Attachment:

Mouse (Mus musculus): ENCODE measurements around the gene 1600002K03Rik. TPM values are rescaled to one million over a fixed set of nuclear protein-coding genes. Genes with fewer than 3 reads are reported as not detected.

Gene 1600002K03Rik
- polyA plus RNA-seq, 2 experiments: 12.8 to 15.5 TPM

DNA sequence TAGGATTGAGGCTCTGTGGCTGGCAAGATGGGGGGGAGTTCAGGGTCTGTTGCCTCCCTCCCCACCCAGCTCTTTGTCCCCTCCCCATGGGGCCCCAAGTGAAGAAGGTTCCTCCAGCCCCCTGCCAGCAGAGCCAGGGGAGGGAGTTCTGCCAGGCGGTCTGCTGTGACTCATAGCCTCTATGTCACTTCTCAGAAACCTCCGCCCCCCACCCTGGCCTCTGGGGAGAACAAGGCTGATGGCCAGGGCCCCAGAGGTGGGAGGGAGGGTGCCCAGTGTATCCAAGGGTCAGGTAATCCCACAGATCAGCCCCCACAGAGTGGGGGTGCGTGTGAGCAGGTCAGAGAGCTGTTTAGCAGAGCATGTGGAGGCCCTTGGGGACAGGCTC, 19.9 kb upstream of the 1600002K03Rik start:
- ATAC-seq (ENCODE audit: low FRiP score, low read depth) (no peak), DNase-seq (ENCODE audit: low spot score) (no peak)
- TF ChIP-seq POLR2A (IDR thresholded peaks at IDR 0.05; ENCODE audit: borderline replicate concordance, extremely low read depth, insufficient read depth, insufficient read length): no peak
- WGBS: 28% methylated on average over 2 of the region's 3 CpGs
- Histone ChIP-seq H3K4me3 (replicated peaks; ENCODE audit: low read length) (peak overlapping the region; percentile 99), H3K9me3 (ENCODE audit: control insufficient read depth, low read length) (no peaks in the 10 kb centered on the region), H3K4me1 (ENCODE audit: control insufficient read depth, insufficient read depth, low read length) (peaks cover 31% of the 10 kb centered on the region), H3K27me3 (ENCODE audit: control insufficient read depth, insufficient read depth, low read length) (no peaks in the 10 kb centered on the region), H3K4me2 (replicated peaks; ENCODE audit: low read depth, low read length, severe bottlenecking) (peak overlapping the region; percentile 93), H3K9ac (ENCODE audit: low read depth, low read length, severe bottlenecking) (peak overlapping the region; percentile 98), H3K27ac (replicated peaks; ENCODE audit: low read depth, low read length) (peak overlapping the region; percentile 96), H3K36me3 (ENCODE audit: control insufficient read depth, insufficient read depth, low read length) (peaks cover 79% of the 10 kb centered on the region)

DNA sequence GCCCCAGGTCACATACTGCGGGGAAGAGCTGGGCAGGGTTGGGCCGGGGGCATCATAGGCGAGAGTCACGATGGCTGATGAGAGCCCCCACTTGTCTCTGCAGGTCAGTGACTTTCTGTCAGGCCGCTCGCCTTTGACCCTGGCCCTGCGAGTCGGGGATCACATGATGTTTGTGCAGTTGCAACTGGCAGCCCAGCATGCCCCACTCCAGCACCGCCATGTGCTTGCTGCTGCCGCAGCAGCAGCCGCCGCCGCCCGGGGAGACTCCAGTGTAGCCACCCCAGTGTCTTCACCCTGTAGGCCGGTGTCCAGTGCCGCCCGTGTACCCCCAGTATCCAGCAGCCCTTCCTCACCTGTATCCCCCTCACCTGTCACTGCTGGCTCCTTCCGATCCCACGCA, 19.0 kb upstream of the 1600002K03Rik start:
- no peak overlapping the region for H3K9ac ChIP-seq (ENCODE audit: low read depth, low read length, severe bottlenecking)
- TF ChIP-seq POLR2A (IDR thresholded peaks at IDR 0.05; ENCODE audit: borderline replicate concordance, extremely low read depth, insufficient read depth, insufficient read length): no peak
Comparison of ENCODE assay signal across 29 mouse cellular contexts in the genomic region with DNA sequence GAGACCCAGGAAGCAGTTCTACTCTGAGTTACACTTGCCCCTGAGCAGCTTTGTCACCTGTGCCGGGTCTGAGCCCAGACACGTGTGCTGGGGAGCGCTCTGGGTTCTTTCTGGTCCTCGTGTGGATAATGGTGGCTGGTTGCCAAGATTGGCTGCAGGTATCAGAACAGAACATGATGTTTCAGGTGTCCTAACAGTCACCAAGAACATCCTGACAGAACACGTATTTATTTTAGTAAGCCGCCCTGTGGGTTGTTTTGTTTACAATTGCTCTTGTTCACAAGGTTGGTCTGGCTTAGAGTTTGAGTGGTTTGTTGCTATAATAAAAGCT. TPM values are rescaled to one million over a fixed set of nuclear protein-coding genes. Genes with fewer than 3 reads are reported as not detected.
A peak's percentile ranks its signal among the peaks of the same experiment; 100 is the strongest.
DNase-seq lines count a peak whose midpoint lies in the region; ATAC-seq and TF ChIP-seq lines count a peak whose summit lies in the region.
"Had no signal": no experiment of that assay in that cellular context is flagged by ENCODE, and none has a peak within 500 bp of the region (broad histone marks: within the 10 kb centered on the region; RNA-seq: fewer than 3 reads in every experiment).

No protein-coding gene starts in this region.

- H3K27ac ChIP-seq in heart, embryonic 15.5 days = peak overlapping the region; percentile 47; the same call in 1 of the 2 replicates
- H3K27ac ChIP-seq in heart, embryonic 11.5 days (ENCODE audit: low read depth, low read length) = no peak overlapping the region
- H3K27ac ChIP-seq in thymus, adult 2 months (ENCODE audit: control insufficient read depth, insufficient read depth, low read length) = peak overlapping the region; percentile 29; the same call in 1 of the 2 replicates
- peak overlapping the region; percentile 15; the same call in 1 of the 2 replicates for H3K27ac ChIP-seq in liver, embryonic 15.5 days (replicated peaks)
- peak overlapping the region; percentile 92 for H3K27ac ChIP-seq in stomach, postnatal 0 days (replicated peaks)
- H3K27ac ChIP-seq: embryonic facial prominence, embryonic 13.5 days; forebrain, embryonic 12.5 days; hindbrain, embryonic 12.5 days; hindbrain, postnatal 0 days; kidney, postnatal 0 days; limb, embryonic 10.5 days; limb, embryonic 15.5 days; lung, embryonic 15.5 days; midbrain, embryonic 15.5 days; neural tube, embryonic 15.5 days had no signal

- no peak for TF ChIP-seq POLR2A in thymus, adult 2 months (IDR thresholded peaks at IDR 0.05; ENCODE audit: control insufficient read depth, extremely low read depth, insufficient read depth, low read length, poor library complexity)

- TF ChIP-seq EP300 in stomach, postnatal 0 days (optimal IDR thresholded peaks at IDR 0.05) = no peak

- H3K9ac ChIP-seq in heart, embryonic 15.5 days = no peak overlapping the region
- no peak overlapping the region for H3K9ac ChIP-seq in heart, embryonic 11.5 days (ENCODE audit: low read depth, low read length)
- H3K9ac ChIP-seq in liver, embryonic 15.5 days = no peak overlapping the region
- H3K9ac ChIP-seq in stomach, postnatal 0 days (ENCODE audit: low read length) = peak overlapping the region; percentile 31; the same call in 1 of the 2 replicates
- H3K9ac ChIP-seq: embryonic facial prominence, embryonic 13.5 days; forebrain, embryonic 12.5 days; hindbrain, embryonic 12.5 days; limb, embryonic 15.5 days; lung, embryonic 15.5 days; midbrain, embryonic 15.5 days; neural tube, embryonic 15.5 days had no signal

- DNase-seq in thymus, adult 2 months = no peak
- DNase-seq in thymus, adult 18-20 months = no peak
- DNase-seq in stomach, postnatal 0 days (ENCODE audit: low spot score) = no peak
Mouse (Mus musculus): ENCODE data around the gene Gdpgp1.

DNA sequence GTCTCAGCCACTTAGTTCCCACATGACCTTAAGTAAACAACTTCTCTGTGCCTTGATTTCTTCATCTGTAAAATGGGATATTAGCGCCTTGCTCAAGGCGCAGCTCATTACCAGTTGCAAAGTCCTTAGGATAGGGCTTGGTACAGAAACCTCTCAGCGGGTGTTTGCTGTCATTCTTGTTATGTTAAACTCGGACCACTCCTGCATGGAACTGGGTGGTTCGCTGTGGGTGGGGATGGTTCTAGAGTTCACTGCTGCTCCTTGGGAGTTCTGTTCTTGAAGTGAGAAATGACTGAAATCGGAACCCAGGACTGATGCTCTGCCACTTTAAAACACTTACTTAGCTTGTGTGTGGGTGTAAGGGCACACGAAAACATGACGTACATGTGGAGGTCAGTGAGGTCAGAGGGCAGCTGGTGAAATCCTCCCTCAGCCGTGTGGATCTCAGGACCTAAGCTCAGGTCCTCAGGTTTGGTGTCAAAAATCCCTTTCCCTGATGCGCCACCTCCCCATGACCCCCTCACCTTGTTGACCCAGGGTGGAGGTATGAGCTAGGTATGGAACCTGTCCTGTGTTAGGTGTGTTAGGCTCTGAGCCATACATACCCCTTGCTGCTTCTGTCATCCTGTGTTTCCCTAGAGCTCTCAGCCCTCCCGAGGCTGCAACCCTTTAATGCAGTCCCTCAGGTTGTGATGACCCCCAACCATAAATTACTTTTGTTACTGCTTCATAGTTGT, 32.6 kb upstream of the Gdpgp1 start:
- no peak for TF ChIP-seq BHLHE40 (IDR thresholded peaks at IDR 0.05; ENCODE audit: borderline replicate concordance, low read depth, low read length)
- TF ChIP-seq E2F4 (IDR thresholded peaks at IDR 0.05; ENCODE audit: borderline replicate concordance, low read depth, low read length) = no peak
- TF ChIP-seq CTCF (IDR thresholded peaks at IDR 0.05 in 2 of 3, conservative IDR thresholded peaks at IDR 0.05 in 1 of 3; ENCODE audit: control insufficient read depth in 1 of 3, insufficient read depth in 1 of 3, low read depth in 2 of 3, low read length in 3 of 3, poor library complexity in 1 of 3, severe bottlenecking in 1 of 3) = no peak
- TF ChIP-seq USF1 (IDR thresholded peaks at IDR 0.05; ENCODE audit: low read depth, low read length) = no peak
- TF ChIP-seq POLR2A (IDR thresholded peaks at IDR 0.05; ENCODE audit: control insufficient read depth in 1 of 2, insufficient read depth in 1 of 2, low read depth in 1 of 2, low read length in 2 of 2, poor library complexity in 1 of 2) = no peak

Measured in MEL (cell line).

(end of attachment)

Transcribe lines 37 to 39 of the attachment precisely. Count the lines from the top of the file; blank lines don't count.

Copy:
- TF ChIP-seq CTCF (IDR thresholded peaks at IDR 0.05 in 2 of 3, conservative IDR thresholded peaks at IDR 0.05 in 1 of 3; ENCODE audit: control insufficient read depth in 1 of 3, insufficient read depth in 1 of 3, low read depth in 2 of 3, low read length in 3 of 3, poor library complexity in 1 of 3, severe bottlenecking in 1 of 3) = no peak
- TF ChIP-seq USF1 (IDR thresholded peaks at IDR 0.05; ENCODE audit: low read depth, low read length) = no peak
- TF ChIP-seq POLR2A (IDR thresholded peaks at IDR 0.05; ENCODE audit: control insufficient read depth in 1 of 2, insufficient read depth in 1 of 2, low read depth in 1 of 2, low read length in 2 of 2, poor library complexity in 1 of 2) = no peak